23.Sep.2015 Blogging with the Enemy (Stanford)
Here‘s my writeup for their site.
When they send answers over tonight I will update this post.
Update with Hank’s answers:
- What do Stanford fans think of their new DC? Has their D regressed since the last guy left for Vandy?
Derek Mason has actually been gone for two years now, so this past off-season was the first in several years without any changes in the coaching staff. Lance Anderson’s second year as a defensive coordinator has been successful so far. Last year’s defense was arguably the best unit in school history, and even though only two starters returned from that group (linebacker Blake Martinez and cornerback Ronnie Harris), they’ve continued to play at a high level. It will be interesting to watch the group come together, because even though they’re inexperienced, there’s lots of talent, probably more than we’ve ever seen on a Stanford roster.
- Has Stanford faced more 3 or 4 man D lines; any significant difference in the results vs the two? How are they likely to respond if the Beavs switch up their front from 3 to 4 and back again?
I really don’t know which scheme they’ve seen more often or which scheme might give them more trouble. The offensive line is fairly experienced, having lost only left tackle Andrus Peat from last year’s group. The left side of the line features two players with Sunday football in their futures, tackle Kyle Murphy and guard Josh Garnett, but last week’s game against USC was the first time the unit was able to put together a consistent effort. Their struggles have had more to do with execution than the opponent’s scheme, in my opinion, as they’ve had issues with penalties, some of which seem to be technique related. Josh Garnett, for example, has shown a tendency to chop block. It will be interesting to see if last week’s performance was an aberration or the beginning of something special. I’m looking forward to finding out.
- When the Beavs go uptempo, will that effect Stanford at all? Is Stanford better defending the run or pass?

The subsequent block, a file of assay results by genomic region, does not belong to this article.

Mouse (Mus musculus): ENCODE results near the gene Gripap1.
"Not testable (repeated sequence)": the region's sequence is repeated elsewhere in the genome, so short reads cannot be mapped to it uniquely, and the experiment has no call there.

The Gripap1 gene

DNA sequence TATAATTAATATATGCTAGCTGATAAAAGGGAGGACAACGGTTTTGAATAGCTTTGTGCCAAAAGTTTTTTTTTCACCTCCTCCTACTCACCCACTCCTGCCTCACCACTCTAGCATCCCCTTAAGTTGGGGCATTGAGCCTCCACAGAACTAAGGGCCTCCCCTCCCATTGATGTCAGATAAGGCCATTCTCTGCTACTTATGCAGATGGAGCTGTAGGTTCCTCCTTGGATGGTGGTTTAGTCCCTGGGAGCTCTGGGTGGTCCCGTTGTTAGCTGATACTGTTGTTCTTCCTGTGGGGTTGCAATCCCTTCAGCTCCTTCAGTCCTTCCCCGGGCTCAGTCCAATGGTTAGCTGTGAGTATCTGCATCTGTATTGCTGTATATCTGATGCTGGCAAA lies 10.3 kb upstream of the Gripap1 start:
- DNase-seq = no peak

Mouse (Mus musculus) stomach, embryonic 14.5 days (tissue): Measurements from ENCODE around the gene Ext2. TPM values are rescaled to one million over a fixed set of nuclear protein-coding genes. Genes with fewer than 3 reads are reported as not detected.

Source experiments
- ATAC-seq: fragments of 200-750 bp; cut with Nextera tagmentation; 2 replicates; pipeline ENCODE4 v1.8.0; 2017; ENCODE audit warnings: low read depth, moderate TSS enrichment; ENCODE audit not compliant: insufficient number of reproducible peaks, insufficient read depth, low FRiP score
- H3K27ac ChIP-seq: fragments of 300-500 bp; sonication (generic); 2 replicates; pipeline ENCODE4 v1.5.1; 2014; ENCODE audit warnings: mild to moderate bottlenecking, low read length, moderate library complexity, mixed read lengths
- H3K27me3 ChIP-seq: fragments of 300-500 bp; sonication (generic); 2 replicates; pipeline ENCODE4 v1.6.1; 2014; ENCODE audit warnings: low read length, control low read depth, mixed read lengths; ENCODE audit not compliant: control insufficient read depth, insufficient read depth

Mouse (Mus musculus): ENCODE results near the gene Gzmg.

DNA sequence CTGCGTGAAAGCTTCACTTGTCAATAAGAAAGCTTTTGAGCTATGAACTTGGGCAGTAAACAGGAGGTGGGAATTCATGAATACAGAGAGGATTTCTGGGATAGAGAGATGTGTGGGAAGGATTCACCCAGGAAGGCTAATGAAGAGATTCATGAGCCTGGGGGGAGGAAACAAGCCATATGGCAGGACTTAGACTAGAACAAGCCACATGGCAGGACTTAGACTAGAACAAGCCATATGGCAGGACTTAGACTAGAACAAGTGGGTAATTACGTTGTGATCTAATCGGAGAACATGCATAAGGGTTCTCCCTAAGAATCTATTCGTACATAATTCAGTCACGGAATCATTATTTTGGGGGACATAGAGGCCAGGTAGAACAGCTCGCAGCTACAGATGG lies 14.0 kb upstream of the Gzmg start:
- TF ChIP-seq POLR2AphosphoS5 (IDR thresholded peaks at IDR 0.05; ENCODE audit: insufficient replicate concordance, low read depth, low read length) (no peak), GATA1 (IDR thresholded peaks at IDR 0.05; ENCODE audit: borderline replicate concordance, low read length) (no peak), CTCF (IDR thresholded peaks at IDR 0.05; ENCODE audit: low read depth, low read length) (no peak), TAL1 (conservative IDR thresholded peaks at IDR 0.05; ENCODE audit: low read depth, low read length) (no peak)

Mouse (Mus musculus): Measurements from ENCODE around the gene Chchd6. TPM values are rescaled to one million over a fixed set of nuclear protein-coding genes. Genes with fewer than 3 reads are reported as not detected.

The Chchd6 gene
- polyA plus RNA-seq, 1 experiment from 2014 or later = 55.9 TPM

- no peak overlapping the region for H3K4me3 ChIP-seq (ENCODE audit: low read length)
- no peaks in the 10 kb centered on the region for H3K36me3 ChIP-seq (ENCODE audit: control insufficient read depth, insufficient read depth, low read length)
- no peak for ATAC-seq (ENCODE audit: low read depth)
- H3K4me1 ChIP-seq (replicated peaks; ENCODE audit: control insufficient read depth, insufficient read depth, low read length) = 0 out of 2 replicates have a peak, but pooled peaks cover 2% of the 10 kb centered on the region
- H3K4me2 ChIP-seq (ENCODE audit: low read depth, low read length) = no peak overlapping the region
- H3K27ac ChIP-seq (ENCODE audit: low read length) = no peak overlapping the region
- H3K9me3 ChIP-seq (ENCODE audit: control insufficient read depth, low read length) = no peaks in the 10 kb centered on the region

You know how it is in the Pac-12 these days — everyone goes up tempo. Oregon’s hyperdrive offense was problematic for the Cardinal once upon a time, but once they figured out how to deal with that — both schematically and mentally — all the other fast-paced offenses weren’t quite as scary anymore. The Trojans pushed the pace last weekend and gave Stanford some trouble on the game’s opening drive, but that was more because they got caught in a nickel package and couldn’t sub out of it. The other part of your question is kind of tough to answer right now. The defensive line is terribly thin, having lost a starter and a backup, and starting outside linebacker Kevin Anderson will also miss the game. The defensive backs, meanwhile, are incredibly talented — perhaps the most talented group in school history — but incredibly young. Seven of the eleven defensive backs on the two-deep are freshmen or sophomores, and at least one true freshman, Quentin Meeks, gets considerable playing time. For the past two years the defense has had trouble creating turnovers, and this year they’ve added an inability to sack the quarterback. I still like this defense, though, and I can’t wait to see what they grow into over the course of the season.
- What practice schedule has Stanford followed to deal with the quick turnaround for a Friday game on the road? Will the short week plus travel factor into the outcome, in your opinion?
David Shaw has talked about the need to compress his normal week into a much shorter time frame. Remember, in the Pac-12’s infinite wisdom, they had a road night game heading into this week’s Friday night game, and there’s added concern because they were involved in such a physical matchup on Saturday night. Shaw has said that they’ll be leaning heavily on their senior leadership to keep the team focused, especially considering the emotions of last week’s win and the perceived weaknesses of this week’s opponent. It’s definitely going to be a challenge.
- What do Stanford fans think of OSU now with Riley gone, and the Gary Andersen hire, in general?